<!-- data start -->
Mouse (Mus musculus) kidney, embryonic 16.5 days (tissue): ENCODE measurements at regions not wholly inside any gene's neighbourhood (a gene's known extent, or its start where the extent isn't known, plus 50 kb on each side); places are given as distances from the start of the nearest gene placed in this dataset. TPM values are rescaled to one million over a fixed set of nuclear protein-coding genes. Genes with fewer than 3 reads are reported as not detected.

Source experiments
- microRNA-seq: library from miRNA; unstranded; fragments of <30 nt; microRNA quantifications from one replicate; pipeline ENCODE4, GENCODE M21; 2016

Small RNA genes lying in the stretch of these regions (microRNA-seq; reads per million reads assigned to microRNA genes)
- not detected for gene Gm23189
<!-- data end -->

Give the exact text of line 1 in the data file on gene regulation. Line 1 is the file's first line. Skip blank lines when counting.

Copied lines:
Mouse (Mus musculus) kidney, embryonic 16.5 days (tissue): ENCODE measurements at regions not wholly inside any gene's neighbourhood (a gene's known extent, or its start where the extent isn't known, plus 50 kb on each side); places are given as distances from the start of the nearest gene placed in this dataset. TPM values are rescaled to one million over a fixed set of nuclear protein-coding genes. Genes with fewer than 3 reads are reported as not detected.